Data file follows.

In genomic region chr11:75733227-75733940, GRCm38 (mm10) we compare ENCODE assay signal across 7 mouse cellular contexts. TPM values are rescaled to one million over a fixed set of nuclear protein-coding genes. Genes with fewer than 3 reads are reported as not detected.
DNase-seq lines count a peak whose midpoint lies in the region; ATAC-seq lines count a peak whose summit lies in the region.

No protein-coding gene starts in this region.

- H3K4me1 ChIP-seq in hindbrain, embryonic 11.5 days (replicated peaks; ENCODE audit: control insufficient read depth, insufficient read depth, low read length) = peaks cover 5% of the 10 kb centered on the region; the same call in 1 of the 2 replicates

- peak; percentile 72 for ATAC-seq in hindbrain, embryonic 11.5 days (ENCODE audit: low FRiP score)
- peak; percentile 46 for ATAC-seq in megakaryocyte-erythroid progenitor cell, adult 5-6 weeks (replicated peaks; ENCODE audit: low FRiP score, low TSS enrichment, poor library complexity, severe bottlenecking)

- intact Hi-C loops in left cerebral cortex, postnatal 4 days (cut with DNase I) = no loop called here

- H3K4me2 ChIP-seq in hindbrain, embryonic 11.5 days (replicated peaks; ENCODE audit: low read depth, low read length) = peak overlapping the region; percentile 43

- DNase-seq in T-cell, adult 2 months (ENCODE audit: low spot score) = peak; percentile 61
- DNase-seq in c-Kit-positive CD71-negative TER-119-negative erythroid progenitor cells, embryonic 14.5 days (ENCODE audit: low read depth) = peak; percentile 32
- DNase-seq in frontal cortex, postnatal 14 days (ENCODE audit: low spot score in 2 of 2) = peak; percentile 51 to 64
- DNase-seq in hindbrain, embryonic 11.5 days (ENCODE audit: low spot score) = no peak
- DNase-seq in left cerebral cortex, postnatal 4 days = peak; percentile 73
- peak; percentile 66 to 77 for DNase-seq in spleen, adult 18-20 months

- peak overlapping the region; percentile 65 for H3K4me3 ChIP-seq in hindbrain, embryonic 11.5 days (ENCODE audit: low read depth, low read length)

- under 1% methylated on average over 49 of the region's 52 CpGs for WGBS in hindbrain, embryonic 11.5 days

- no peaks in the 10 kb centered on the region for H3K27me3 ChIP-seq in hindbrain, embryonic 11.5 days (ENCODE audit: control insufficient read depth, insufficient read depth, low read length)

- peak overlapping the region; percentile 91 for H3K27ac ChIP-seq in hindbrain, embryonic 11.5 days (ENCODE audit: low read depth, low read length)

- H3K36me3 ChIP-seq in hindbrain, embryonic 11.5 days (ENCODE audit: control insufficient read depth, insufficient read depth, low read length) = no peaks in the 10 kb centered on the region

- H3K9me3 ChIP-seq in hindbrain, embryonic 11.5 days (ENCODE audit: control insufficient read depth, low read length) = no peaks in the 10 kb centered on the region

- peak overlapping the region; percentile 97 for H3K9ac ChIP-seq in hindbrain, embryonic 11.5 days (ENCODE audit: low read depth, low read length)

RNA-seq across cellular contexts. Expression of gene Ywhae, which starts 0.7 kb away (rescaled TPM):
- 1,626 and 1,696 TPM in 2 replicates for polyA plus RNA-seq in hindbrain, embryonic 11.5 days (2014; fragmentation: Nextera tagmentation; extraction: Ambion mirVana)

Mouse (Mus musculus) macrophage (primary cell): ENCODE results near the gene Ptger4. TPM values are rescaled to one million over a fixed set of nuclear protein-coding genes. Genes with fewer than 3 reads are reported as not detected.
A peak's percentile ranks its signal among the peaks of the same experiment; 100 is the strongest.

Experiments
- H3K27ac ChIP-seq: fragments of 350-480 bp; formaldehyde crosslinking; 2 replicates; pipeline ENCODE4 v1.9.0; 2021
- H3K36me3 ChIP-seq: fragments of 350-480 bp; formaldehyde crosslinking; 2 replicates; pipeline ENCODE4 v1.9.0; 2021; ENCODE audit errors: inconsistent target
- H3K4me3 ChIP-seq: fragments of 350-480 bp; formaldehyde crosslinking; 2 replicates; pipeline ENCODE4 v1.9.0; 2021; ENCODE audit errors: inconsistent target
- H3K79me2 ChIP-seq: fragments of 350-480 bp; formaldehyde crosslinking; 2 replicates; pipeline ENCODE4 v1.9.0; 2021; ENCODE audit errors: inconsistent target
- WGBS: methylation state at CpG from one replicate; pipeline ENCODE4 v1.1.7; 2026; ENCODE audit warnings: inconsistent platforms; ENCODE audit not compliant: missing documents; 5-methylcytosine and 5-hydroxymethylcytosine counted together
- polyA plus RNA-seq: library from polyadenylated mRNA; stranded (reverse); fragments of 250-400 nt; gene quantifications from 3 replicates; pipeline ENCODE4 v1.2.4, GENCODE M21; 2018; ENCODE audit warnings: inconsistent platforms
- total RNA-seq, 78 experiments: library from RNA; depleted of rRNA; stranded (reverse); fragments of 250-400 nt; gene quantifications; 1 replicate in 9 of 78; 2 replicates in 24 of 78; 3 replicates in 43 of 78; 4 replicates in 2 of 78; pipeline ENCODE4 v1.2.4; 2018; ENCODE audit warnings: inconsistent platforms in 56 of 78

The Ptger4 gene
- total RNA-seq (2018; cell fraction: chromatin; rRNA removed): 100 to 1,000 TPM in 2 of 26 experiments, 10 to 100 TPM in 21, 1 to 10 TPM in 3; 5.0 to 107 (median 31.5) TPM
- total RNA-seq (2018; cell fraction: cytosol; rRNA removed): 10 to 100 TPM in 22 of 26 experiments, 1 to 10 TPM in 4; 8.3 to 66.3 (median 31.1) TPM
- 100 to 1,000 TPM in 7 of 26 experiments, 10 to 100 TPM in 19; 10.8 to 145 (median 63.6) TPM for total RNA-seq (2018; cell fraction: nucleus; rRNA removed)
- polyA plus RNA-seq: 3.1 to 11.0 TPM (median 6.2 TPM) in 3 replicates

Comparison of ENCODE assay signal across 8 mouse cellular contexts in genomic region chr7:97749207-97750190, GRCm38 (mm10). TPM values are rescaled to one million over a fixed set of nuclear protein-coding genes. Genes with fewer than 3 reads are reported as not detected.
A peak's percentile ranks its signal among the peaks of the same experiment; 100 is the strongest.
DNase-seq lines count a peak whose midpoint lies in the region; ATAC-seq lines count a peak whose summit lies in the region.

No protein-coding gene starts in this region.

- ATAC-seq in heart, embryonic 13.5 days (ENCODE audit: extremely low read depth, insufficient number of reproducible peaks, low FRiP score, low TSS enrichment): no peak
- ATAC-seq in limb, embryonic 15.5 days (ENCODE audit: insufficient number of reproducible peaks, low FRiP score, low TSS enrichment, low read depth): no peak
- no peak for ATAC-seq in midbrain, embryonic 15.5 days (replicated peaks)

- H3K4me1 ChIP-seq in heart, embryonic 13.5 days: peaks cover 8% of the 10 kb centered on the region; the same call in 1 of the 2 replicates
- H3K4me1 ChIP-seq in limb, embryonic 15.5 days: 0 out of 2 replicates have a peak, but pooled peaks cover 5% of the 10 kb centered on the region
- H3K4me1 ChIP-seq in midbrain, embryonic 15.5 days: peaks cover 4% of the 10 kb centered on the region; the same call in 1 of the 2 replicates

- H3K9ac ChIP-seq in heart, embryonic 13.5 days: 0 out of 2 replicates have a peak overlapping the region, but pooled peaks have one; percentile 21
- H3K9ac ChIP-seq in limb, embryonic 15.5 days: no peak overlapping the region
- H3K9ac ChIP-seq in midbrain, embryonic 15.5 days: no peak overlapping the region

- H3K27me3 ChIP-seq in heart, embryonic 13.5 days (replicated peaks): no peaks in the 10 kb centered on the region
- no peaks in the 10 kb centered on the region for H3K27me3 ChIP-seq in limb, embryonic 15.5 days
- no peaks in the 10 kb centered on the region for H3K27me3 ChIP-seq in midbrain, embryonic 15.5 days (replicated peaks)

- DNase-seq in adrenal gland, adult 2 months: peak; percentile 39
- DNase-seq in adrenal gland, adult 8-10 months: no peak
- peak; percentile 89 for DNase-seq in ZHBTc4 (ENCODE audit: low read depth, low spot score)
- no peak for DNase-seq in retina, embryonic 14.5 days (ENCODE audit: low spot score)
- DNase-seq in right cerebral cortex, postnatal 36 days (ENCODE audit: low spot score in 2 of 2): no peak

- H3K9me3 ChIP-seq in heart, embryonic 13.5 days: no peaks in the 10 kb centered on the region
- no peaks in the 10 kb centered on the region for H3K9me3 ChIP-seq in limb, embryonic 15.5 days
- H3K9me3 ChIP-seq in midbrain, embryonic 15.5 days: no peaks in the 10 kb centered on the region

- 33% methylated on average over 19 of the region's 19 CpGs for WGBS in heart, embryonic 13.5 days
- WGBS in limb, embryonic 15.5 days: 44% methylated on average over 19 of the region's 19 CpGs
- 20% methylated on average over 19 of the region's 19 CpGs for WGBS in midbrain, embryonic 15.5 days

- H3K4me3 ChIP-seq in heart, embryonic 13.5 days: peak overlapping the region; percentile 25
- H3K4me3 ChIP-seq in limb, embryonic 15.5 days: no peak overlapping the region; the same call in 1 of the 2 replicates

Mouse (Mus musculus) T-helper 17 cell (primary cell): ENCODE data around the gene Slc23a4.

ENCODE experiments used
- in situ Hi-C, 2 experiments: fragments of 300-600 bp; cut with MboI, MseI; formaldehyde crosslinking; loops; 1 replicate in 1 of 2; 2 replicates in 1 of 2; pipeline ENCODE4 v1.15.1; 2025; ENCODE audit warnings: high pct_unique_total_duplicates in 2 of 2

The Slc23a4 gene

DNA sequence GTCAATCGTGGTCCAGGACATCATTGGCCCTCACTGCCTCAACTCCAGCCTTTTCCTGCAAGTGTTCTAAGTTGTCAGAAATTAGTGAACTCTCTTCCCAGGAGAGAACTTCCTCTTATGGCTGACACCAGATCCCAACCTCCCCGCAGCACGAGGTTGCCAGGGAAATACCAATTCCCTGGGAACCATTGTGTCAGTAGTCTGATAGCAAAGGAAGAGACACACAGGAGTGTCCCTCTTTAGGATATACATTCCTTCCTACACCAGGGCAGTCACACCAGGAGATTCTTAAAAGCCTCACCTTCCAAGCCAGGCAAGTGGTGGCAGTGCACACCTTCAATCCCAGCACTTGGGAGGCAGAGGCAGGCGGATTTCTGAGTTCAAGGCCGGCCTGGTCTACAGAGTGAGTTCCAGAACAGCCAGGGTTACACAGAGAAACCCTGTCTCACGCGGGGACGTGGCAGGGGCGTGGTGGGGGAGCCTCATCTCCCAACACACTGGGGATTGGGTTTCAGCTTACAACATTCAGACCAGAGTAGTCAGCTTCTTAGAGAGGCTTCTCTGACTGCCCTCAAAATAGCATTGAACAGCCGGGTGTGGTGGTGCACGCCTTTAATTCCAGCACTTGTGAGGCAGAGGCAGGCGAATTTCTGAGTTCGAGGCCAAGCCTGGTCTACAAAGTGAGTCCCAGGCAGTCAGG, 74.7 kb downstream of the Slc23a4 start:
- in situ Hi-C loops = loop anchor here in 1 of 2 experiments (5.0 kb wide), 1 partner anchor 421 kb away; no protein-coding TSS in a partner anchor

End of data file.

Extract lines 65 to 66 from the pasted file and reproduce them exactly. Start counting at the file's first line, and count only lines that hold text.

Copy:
- 20% methylated on average over 19 of the region's 19 CpGs for WGBS in midbrain, embryonic 15.5 days

- H3K4me3 ChIP-seq in heart, embryonic 13.5 days: peak overlapping the region; percentile 25